Dietary Fiber: A Key to Senior Wellness

Dietary fiber consumed daily by the average American of all ages is about half the recommended minimum daily requirement of 25 to 30 grams per day.

This shortfall contributes to many diseases, particularly among the elderly. Some of these are cancer of the colon, high blood cholesterol, arteriosclerosis, diabetes, diverticulitis, constipation, hypertension, obesity, and gallstone formation. We will discuss some of these in detail.

Dietary fiber is found in fruits and vegetables, nuts and grains. It is not found in dairy products, eggs, meat, seafood or poultry.

There are two kinds of fiber; soluble and insoluble and many foods contain both. Each has a separate function.

Soluble Fiber...It's function is to bind with fatty acids and slow the stomach emptying time so that it has more time to release and absorb sugar.


  • Fruits such as apples and oranges
  • Vegetables such as carrots
  • Oat/Oat bran
  • Dried beans and peas
  • Nuts
  • Barley
  • Flax seed
  • Psyllium husk

Soluble fiber can control diabetes by regulating blood sugar. It also helps reduce risk of heart disease by lowering LDL ant total cholesterol.

Insoluble Fiber...It's function is to control and balance acidity in the intestines and move bulk through the intestines.


  • Fruit skins and root vegetable skins
  • Green beans and dark green leafy vegetables
  • Whole wheat products
  • Wheat oat
  • Corn bran
  • Seeds and Nuts

How Dietary Fiber Fights Disease

  • Cancer of the colon...A recently published study showed that whole grain fiber, and not fiber from other food sources, is associated with lower risk of colorectal cancer. This study points out that the fiber one gets from whole grains is different than the fiber one gets from "starchy" foods like white bread and processed cereal.
  • High blood cholesterol ...The soluble kind such as that found in oat bran, is the type of fiber that actually washes away the bad cholesterol that clings to the inner walls of the arteries.
  • Diverticulitis...Increasing the amount of fiber in the diet may reduce symptoms of diverticulitis and prevent complications. Fiber keeps stool soft and lowers pressure inside the colon so that the bowel moves easily. However, care must be taken is selecting foods as some seeds and nuts may irritate the condition.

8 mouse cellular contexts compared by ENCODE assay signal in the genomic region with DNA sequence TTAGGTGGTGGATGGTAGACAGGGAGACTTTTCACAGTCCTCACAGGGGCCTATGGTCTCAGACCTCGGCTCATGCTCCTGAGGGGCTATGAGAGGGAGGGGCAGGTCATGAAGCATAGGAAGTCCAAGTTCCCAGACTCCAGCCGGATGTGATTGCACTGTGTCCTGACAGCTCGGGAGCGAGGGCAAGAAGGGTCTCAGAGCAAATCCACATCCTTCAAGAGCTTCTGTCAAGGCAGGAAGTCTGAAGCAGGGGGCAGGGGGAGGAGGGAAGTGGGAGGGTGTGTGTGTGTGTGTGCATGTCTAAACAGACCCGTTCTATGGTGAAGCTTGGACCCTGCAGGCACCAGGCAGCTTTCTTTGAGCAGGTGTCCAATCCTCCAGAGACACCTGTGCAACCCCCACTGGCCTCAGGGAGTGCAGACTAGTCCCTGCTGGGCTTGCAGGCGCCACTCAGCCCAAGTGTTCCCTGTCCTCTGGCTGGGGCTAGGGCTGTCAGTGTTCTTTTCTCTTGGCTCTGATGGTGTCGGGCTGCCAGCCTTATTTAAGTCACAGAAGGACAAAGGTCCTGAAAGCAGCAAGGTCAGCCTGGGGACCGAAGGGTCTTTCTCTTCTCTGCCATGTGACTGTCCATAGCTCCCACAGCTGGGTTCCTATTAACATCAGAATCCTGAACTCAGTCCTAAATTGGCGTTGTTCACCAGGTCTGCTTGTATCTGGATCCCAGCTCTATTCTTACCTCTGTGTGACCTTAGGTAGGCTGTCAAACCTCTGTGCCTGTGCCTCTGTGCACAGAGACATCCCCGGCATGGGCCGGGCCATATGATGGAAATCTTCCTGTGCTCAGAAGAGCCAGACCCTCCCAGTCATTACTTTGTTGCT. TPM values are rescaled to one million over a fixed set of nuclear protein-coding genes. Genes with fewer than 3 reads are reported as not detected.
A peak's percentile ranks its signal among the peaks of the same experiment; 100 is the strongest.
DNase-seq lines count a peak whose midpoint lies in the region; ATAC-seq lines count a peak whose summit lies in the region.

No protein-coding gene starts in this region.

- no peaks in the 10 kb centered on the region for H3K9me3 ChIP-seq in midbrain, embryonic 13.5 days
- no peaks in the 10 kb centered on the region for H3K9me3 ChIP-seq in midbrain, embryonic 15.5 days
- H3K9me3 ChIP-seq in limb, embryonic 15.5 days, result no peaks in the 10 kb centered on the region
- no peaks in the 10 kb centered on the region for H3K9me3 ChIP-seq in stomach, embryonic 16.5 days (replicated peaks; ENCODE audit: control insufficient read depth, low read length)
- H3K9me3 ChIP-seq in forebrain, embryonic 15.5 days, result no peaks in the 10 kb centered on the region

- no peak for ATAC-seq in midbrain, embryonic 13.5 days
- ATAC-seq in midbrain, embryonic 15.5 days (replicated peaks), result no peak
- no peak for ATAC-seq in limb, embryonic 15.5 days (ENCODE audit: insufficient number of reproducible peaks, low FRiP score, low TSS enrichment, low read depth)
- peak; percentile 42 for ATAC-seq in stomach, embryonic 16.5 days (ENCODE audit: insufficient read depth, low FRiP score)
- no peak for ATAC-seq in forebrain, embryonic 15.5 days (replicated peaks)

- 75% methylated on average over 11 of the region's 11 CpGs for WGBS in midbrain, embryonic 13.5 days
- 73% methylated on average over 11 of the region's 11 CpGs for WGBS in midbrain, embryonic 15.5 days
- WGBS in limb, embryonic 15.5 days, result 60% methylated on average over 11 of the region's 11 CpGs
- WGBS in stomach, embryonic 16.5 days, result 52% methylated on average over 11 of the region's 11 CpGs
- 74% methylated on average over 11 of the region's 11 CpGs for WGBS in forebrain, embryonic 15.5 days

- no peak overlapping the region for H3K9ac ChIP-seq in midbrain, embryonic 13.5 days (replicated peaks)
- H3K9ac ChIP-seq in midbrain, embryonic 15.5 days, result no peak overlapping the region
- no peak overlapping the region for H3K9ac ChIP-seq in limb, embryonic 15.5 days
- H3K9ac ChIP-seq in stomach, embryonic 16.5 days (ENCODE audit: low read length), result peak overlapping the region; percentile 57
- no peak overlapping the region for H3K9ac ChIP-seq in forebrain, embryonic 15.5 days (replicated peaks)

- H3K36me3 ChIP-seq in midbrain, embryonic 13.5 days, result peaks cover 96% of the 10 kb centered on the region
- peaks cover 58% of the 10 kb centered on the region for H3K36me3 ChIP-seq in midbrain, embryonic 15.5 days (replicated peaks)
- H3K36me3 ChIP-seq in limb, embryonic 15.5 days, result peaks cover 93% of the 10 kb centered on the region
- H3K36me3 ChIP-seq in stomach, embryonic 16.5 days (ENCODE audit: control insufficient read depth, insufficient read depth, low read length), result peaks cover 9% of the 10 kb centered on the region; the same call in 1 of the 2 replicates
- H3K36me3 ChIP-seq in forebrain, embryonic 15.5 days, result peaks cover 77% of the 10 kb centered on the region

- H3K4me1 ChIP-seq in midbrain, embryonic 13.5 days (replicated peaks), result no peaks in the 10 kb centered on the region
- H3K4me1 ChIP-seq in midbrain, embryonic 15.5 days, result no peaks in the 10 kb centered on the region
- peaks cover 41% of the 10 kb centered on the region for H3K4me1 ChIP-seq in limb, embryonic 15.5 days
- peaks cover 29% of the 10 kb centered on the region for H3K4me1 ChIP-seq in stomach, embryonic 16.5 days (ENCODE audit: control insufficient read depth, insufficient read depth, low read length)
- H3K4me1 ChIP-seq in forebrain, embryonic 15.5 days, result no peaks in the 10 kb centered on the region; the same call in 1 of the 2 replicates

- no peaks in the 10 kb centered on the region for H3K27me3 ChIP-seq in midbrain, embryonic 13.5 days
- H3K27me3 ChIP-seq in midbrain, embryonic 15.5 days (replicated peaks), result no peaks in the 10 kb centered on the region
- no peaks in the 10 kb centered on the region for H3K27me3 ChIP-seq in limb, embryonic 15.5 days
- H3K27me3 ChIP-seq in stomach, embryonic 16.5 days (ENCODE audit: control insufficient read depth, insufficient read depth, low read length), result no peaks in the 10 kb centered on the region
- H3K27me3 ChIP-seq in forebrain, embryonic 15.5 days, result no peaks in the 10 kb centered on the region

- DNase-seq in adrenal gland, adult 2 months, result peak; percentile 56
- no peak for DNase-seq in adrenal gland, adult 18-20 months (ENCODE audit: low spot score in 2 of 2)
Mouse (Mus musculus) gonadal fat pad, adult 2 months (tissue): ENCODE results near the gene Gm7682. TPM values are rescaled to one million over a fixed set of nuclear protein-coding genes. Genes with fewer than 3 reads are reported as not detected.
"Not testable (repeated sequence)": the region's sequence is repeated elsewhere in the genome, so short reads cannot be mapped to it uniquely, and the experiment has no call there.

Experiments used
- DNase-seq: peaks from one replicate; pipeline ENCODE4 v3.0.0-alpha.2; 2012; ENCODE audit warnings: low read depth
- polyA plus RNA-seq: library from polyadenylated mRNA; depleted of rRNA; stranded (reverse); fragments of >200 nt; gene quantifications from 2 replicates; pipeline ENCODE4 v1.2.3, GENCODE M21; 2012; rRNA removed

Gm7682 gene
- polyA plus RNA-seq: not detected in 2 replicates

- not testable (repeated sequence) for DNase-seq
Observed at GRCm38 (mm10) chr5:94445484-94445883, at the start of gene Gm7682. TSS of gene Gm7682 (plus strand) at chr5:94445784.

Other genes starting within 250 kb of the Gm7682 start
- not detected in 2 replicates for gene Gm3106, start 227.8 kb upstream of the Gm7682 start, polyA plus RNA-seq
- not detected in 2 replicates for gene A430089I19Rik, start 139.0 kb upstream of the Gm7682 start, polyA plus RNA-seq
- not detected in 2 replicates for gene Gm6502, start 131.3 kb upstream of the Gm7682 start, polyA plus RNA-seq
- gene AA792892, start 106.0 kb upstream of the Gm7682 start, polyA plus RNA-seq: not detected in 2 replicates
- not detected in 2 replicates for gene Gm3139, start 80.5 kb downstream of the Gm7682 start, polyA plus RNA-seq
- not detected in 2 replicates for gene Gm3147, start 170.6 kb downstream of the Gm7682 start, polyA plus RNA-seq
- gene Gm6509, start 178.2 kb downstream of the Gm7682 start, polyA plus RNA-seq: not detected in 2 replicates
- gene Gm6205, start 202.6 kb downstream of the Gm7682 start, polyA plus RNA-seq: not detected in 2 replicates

• Diabetes ...By delaying stomach emptying, it slows the digestion of starches and sugars and thereby reduces blood glucose spikes. It also decreases the level of cholesterol in our blood, which reduces our risk of heart disease, the main complication of diabetes. Both of these types of fiber fill us up without adding calories.
  • Hypertension...Reliable studies have shown that an increased consumption of soluble fiber-rich, whole-grain, oat-based cereals may be able to reduce the need for medication among individuals being treated for hypertension.

  • Obesity...A high-fiber diet appears to help you control your weight even better than a low fat diet. High-fiber foods tend to be lower in fat and sugar than other foods, filling you up without excessive calories.

Getting into the high fiber habit

You don't have to do this all at once. Start by replacing white bread with whole grain bread, white rice with brown rice. Add more beans and legumes, veggies, fruits, seeds and nuts. Any foods with more than 4 grams per serving are categorized as food high in fiber.

Make a habit of reading nutrition labels in the grocery store. One of the most popular and highly touted breakfast cereals has less than one gram per serving while some high bran cereals have as much as 12 grams per serving. The popular ones are highly fortified with vitamins which you should be getting from whole foods.

Substitute nuts or dried fruits for regular snacks. Pecans and walnuts are very high in fiber. Two medium dates have four grams of fiber and dried apple rings and apricots are excellent sources.

If you want to get a lot at one time try split pea soup or any kind of canned beans.

Here are two extreme examples of fiber for breakfast:

Two eggs and bacon with two slices of white toast contain less than 1.5 grams of fiber. All Bran cereal with a sliced banana and one slice of whole grain bread contain 18 grams of fiber, well over half the daily requirement.

Get into the fiber habit. You will like it and you will feel good and nothing is more important than feeling good.

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